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Measles Surge and Importance of Prevention, Protection

Given the current surge in measles cases (the Centers for Disease Control and Prevention has confirmed 555 cases in the U.S., as reported by Minnesota Public Radio) it's important to be aware of important ways to keep children healthy and safe. The best way to prevent measles is for all children to be fully vaccinated on time.

A scientist in a laboratory works.

What is measles?

Measles is a highly contagious viral infection of the respiratory system. Infected individuals can release the infection into the air when they cough or sneeze. Measles is serious—if untreated, it can result in severe and long-term complications. It is especially high-risk for children under 5.

What are the symptoms of measles?

  • Per the Centers for Disease Control, initial symptoms can include a high fever, cough, runny nose and red, watery eyes
  • Two or three days after symptoms begin, tiny white spots may appear inside the mouth.
  • Three to five days after symptoms begin, a rash breaks out. It begins as flat red spots that appear on the face at the hairline and spread downward to the neck, trunk, arms, legs, and feet.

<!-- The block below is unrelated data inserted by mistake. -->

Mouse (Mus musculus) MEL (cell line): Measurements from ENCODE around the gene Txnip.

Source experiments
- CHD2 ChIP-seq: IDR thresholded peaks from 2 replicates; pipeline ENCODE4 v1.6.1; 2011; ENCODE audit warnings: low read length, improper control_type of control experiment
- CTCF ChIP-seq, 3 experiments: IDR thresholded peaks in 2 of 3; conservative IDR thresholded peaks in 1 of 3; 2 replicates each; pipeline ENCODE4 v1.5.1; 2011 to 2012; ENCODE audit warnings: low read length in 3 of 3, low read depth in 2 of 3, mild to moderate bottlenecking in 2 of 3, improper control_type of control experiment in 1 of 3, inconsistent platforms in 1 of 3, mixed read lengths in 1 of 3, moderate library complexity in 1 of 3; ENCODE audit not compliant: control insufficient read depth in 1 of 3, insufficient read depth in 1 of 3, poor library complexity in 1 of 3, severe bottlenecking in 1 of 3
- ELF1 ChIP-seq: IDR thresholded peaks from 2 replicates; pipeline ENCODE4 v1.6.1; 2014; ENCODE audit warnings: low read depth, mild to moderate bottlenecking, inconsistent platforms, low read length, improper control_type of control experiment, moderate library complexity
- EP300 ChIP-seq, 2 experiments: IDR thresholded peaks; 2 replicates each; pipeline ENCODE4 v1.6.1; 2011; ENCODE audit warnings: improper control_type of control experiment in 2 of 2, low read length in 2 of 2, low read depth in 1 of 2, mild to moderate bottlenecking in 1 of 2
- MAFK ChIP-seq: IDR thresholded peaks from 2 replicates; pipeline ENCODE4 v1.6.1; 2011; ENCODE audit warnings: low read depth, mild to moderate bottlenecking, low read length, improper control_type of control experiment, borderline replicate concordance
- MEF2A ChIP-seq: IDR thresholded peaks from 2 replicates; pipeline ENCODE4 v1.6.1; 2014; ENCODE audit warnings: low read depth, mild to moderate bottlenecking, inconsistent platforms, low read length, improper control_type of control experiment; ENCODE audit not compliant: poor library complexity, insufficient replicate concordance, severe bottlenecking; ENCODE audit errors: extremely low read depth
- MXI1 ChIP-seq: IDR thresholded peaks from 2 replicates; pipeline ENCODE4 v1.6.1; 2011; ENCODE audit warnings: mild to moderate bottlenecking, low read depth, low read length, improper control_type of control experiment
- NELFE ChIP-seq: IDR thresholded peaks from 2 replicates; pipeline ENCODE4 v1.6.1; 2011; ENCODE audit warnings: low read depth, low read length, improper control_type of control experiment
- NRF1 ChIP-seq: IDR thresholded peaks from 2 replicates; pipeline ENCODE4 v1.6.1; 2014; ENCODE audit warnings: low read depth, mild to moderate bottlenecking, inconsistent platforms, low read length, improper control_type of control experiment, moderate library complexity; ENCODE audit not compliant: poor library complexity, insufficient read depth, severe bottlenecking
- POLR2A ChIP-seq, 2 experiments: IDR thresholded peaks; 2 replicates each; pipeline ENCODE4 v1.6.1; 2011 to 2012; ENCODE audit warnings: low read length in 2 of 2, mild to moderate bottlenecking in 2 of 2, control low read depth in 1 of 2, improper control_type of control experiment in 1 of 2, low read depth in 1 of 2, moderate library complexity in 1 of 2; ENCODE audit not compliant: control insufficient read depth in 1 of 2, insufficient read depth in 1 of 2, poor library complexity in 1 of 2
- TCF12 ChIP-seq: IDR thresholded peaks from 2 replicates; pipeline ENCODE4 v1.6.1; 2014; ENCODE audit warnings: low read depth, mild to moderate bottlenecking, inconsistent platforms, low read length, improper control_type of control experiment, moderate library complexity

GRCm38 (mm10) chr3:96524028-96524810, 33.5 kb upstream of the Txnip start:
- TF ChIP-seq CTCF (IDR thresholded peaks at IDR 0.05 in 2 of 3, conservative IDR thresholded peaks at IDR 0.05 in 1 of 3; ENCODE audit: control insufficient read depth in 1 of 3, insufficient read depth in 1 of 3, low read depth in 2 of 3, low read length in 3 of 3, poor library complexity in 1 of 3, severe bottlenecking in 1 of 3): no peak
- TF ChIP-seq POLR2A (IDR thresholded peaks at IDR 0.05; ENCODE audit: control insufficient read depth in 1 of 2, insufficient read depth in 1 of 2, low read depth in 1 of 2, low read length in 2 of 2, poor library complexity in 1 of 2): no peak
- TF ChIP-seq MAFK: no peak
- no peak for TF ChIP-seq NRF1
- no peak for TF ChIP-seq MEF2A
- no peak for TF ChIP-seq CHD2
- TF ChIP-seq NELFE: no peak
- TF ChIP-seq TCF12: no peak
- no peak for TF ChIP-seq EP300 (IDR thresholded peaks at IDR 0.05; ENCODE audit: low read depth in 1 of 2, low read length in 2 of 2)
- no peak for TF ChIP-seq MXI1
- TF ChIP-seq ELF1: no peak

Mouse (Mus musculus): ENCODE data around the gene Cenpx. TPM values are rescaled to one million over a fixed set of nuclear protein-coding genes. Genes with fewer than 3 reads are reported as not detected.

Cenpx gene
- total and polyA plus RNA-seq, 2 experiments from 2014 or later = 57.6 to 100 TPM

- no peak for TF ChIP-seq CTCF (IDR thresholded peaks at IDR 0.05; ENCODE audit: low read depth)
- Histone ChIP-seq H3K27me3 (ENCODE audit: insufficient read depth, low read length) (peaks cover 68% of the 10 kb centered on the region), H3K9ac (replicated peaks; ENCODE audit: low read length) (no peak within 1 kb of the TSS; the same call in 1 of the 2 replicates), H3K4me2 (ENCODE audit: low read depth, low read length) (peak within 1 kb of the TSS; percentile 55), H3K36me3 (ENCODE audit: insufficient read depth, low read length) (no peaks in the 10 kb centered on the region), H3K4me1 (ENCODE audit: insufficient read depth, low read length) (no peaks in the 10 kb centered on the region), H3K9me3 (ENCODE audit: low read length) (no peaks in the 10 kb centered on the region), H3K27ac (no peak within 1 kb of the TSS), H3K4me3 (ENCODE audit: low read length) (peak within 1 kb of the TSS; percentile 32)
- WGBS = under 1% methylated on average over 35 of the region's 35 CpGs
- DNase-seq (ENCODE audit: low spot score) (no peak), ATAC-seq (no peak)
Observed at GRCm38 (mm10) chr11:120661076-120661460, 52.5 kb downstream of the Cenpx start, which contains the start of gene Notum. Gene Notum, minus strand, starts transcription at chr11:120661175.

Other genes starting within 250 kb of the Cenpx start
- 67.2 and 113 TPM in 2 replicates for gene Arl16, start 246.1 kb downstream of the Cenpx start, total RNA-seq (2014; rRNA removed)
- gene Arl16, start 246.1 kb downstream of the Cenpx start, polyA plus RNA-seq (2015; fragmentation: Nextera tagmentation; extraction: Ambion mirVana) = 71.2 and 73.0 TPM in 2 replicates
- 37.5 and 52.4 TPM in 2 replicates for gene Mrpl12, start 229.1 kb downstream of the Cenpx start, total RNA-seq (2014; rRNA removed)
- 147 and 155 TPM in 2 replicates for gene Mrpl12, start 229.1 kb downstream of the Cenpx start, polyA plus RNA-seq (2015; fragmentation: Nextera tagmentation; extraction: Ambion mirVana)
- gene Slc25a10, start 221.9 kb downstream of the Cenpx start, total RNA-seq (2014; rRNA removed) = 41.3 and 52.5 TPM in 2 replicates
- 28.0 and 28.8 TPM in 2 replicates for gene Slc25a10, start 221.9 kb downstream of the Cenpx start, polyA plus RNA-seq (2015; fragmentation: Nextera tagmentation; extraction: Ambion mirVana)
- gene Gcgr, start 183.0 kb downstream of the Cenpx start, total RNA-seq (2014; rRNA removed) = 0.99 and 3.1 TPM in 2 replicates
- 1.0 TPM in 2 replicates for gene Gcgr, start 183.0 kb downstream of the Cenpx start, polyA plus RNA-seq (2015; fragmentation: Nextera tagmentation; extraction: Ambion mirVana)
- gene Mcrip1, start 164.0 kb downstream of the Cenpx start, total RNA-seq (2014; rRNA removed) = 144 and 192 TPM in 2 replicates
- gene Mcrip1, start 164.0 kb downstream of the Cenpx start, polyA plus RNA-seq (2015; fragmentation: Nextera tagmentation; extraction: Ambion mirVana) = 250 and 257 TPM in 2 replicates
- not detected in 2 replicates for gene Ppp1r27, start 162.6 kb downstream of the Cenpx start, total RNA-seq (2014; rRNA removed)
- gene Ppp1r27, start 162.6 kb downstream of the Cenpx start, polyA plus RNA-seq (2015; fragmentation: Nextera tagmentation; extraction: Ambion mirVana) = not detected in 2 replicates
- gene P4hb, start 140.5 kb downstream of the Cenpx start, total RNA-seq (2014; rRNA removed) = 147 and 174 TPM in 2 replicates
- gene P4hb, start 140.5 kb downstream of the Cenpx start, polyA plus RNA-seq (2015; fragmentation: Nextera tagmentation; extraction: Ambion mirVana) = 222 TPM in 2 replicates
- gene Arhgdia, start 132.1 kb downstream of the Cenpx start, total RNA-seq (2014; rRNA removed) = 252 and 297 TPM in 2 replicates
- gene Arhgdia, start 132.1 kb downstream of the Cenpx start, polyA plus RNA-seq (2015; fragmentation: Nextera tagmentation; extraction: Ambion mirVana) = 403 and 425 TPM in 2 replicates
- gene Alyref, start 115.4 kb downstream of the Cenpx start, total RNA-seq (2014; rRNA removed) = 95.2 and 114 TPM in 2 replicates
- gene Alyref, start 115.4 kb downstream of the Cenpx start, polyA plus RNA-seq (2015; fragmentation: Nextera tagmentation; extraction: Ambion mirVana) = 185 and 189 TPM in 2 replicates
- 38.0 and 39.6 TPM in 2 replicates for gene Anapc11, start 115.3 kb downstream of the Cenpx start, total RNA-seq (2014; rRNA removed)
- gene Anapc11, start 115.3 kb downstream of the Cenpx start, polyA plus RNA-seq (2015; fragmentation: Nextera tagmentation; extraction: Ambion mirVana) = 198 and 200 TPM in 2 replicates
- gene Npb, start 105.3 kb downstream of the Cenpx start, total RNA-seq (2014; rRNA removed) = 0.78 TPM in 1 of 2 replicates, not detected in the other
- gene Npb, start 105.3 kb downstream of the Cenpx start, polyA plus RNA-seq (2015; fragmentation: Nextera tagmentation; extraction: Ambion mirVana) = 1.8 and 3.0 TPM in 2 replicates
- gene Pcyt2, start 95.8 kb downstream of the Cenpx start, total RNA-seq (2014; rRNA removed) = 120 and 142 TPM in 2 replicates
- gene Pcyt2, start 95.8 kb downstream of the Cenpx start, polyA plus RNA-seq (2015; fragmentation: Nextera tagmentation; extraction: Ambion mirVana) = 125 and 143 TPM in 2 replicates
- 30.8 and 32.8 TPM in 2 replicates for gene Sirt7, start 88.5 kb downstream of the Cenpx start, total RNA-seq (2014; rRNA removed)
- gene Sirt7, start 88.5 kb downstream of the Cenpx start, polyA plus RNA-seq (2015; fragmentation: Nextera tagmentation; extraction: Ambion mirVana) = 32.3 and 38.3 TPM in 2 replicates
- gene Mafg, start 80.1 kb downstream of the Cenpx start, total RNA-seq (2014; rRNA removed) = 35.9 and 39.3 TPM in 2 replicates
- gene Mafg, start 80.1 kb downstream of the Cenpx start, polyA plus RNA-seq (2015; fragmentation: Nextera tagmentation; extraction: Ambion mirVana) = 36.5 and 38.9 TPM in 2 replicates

Who is at high risk for measles?

Infants and children who aren’t vaccinated are at highest risk for contracting measles. Areas or communities with low immunization rates are at particular risk as well. Measles spreads easily among people who are not vaccinated.

What should I do?

Call your primary care doctor or clinic right away if you see symptoms of measles, or if you suspect you or your child has been exposed. Your doctor or clinic will advise you on next steps.

Is my child vaccinated?

If you aren’t sure if you or your child has been vaccinated—or if you’re unsure a vaccination is up-to-date, call your primary doctor or clinic.

For more information about measles, visit the Minnesota Department of Health Measles Basics page.